The Unapologetic Mathematician

Mathematics for the interested outsider

Multilinear Functionals

Okay, time for a diversion from all this calculus. Don’t worry, there’s tons more ahead.

We’re going to need some geometric concepts tied to linear algebra, and before we get into that we need to revisit an old topic: tensor powers and the subspaces of symmetric and antisymmetric tensors. Specifically, how do all of these interact with duals. Through these post we’ll be working with a vector space V over a field \mathbb{F}, which at times will be assumed to be finite-dimensional, but will not always be.

First, we remember that elements of the dual space V^*=\hom_\mathbb{F}(V,\mathbb{F}) are called “linear functionals”. These are \mathbb{F}-linear functions from the vector space V to the base field \mathbb{F}. Similarly, a “n-multilinear functional” is a function f that takes n vectors from V and gives back a field element in \mathbb{F} in a way that’s \mathbb{F}-linear in each variable. That is,

\displaystyle f(v_1,\dots,av_i+bw_i,\dots,v_n)=af(v_1,\dots,v_i,\dots,v_n)+bf(v_1,\dots,w_i,\dots,v_n)

for scalars a and b, and for any index i. Equivalently, by the defining universal property of tensor products, this is equivalent to a linear function f:V^{\otimes n}\rightarrow\mathbb{F} — a linear functional on V^{\otimes n}. That is, the space of n-multilinear functionals is the dual space \left(V^{\otimes n}\right)^*.

There’s a good way to come up with n-multilinear functionals. Just take n linear functionals and sew them together. That is, if we have an n-tuple of functionals (\lambda^1,\dots,\lambda^n)\in\left(V^*\right)^{\times n} we can define an n-multilinear functional by the formula

\displaystyle\left[m(\lambda^1,\dots,\lambda^n)\right](v_1\otimes\dots\otimes v_n)=\prod\limits_{i=1}^n\lambda^i(v_i)

We just feed the ith tensorand v_i into the ith functional \lambda^i and multiply all the resulting field elements together. Since field multiplication is multilinear, so is this operation. Then the universal property of tensor products tells us that this mapping from n-tuples of linear functionals to n-multilinear functionals is equivalent to a unique linear map from the nth tensor power \left(V^*\right)^{\otimes n}\rightarrow\left(V^{\otimes n}\right)^*. It’s also easy to show that this map has a trivial kernel.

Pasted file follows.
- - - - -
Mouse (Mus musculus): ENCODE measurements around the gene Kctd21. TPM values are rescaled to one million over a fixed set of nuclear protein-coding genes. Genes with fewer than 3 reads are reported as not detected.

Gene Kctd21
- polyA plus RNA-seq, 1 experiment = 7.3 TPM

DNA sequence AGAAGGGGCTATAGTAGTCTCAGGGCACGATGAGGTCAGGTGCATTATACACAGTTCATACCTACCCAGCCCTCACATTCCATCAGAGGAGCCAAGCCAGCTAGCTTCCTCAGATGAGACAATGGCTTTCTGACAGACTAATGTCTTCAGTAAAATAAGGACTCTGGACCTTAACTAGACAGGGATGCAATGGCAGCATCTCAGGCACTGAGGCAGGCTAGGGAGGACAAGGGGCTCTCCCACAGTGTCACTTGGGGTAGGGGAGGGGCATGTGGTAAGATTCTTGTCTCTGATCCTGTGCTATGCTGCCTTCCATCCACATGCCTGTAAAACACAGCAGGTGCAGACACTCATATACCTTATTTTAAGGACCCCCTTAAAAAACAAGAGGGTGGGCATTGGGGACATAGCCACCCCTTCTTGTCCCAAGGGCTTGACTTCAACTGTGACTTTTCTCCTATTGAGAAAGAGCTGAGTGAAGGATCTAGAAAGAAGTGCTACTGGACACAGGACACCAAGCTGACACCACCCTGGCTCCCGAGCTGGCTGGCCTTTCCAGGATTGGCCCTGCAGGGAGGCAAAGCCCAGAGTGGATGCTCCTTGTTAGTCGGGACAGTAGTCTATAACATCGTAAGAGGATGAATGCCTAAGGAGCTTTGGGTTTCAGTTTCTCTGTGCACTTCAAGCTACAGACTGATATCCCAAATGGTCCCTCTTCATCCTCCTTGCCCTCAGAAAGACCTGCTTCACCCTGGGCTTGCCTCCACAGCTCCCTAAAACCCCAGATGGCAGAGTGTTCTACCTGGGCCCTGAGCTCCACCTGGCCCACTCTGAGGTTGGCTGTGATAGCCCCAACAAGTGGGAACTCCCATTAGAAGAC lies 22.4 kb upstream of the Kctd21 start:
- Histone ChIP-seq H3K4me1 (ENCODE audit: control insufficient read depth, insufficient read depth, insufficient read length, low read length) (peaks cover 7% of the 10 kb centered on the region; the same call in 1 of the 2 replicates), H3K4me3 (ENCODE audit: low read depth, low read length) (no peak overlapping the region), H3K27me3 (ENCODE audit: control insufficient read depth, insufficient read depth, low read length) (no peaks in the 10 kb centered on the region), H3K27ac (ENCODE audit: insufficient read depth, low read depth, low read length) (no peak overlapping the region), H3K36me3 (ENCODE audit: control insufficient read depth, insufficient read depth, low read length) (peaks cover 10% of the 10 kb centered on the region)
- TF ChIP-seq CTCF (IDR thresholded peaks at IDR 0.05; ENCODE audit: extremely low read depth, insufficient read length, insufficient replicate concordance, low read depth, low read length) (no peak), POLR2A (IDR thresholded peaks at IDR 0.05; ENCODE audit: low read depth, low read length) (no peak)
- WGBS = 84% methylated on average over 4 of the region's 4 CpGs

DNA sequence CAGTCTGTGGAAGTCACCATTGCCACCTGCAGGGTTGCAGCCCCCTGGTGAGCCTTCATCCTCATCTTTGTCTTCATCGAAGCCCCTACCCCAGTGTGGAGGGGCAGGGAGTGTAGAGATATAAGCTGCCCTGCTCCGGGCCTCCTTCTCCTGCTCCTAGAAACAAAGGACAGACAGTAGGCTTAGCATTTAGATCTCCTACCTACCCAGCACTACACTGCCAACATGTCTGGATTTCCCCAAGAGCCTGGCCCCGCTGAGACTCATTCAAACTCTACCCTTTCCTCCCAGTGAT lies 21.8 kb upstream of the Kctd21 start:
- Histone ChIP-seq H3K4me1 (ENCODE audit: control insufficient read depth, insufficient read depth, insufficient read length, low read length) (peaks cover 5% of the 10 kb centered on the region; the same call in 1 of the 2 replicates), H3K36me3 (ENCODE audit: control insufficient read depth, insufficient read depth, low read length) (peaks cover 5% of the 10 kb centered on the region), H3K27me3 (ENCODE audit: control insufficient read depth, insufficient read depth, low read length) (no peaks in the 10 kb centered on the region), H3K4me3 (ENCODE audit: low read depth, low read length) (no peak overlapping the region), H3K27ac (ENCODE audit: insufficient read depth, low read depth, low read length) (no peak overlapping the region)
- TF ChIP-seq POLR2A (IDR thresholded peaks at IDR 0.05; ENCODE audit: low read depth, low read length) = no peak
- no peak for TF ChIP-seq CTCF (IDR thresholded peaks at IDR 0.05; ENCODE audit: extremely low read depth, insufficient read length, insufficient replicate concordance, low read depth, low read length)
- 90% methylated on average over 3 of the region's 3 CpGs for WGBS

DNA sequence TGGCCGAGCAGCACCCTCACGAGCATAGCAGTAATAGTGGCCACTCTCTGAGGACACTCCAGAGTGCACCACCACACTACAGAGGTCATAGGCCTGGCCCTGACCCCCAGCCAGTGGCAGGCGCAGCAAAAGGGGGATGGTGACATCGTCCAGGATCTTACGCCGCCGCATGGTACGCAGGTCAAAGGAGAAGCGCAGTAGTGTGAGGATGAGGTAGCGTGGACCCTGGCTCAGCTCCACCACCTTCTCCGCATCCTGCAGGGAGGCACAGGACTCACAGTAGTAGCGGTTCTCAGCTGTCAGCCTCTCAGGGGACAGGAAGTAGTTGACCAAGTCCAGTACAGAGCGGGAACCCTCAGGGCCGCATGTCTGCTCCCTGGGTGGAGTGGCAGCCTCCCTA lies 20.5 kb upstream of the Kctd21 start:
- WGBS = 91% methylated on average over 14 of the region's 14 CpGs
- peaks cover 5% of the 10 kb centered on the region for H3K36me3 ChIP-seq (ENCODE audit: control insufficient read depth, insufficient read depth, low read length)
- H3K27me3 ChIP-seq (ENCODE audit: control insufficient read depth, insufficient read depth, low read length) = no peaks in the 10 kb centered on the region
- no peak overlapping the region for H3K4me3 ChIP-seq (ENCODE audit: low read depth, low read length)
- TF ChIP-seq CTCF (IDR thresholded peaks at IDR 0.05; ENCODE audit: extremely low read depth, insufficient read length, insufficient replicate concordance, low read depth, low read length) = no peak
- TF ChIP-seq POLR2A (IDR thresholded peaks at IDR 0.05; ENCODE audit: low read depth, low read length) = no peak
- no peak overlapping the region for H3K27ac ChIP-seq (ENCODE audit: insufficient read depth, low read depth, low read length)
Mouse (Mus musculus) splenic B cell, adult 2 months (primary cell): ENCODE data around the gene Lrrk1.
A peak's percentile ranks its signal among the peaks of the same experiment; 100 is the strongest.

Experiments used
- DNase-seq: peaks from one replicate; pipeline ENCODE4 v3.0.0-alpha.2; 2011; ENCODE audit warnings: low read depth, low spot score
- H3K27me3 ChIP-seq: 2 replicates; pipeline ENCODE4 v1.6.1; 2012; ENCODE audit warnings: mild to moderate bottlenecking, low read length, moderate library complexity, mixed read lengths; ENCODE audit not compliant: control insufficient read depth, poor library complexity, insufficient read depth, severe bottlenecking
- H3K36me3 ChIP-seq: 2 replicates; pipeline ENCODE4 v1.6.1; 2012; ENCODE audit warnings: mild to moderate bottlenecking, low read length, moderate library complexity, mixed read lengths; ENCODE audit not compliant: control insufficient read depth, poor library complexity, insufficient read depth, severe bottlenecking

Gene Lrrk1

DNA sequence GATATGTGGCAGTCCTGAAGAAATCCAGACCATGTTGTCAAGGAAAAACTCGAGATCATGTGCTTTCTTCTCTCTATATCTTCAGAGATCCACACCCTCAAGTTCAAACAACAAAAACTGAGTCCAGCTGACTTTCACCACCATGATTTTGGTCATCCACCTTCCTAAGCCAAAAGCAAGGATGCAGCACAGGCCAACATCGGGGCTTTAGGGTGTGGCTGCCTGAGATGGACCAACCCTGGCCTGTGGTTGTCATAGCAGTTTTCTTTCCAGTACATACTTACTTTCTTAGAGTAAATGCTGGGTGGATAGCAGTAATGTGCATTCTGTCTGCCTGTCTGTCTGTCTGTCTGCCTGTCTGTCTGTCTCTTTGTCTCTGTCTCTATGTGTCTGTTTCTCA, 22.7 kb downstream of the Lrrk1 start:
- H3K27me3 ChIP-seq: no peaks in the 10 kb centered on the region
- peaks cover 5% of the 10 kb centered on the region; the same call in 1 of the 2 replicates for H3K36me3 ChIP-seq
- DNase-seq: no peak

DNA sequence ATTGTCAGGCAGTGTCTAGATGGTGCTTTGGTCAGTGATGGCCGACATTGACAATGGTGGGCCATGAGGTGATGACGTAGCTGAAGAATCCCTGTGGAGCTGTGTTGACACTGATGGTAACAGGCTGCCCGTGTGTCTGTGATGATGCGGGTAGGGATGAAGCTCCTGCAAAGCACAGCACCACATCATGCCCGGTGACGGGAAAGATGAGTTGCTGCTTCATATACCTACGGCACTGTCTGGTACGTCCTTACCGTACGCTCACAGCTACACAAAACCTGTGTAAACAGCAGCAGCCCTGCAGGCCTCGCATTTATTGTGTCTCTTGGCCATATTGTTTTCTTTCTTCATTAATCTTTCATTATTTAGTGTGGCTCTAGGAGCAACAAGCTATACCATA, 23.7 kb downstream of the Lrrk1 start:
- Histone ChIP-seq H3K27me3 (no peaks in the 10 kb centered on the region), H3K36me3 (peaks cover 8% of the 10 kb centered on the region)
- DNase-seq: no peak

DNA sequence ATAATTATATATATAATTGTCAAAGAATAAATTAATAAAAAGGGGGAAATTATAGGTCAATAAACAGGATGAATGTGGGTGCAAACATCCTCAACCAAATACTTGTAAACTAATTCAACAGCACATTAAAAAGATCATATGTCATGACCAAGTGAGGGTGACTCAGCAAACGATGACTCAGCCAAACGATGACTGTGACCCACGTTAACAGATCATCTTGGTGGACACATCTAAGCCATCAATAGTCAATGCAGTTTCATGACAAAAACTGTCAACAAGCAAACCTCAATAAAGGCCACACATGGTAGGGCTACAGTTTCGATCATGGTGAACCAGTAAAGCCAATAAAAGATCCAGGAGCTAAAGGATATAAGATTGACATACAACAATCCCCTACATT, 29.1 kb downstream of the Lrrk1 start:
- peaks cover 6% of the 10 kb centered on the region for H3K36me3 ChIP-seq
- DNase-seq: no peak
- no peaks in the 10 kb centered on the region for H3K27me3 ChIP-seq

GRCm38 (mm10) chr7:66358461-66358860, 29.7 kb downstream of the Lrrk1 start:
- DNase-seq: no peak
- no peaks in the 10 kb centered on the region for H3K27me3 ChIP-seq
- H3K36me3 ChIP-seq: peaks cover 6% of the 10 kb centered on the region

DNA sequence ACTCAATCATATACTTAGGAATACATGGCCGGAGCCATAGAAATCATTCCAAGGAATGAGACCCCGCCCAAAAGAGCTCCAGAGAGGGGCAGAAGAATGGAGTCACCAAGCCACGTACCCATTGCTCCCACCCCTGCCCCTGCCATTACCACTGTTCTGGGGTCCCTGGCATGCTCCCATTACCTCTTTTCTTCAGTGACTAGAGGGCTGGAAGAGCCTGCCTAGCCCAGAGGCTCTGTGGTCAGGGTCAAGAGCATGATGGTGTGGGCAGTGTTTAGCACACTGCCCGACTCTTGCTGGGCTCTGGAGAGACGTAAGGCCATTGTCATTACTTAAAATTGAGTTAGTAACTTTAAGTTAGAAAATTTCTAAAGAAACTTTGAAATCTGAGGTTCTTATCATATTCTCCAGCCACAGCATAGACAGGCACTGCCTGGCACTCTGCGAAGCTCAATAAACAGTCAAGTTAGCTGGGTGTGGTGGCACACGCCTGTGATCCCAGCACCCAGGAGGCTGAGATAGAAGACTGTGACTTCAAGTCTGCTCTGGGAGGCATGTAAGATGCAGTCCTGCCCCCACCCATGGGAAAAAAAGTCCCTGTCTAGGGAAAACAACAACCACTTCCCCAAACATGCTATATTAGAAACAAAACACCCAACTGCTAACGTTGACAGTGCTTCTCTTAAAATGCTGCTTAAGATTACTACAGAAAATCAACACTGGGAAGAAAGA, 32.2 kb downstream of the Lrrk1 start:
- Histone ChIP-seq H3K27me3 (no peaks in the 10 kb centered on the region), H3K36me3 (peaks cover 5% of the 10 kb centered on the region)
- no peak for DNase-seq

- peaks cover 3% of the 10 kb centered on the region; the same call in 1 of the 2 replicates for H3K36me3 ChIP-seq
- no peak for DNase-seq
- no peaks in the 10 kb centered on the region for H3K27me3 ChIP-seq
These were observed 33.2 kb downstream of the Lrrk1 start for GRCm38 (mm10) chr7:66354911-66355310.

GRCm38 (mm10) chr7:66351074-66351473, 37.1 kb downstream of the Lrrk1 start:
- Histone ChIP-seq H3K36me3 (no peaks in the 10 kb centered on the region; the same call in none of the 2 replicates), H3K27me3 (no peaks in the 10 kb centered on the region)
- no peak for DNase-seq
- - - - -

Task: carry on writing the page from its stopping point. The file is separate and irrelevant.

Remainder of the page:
This is not to say that dualization and tensor powers commute. Indeed, in general this map is a proper monomorphism. But it turns out that if V is finite-dimensional, then it’s actually an isomorphism. Just count the dimensions — if V has dimension d then each space has dimension d^n — and use the rank-nullity theorem to see that they must be isomorphic. That is, every n-multilinear functional is a linear combination of the ones we can construct from n-tuples of linear functionals.

Now we can specialize this result. We define a multilinear functional to be symmetric if its value is unchanged when we swap two of its inputs. Equivalently, it commutes with the symmetrizer. That is, it must kill everything that the symmetrizer kills, and so must really define a linear functional on the subspace of symmetric tensors. That is, the space of symmetric n-multilinear functionals is the dual space \left(S^nV\right)^*. We can construct such symmetric multilinear functionals by taking n linear functionals as before and symmetrizing them. This gives a monomorphism S^n\left(V^*\right)\rightarrow\left(S^nV\right)^*, which is an isomorphism if V is finite-dimensional.

Similarly, we define a multilinear functional to be asymmetric or “alternating” if its value changes sign when we swap two of its inputs. Then it commutes with the antisymmetrizer, must kill everything the antisymmetrizer kills, and descends to a linear functional on the subspace of antisymmetric tensors. As before, we can construct just such an antisymmetric n-multilinear functional by antisymmetrizing n linear functionals, and get a monomorphism A^n\left(V^*\right)\rightarrow\left(A^nV\right)^*. And yet again, this map is an isomorphism if V is finite-dimensional.

October 22, 2009 Posted by | Algebra, Linear Algebra | 8 Comments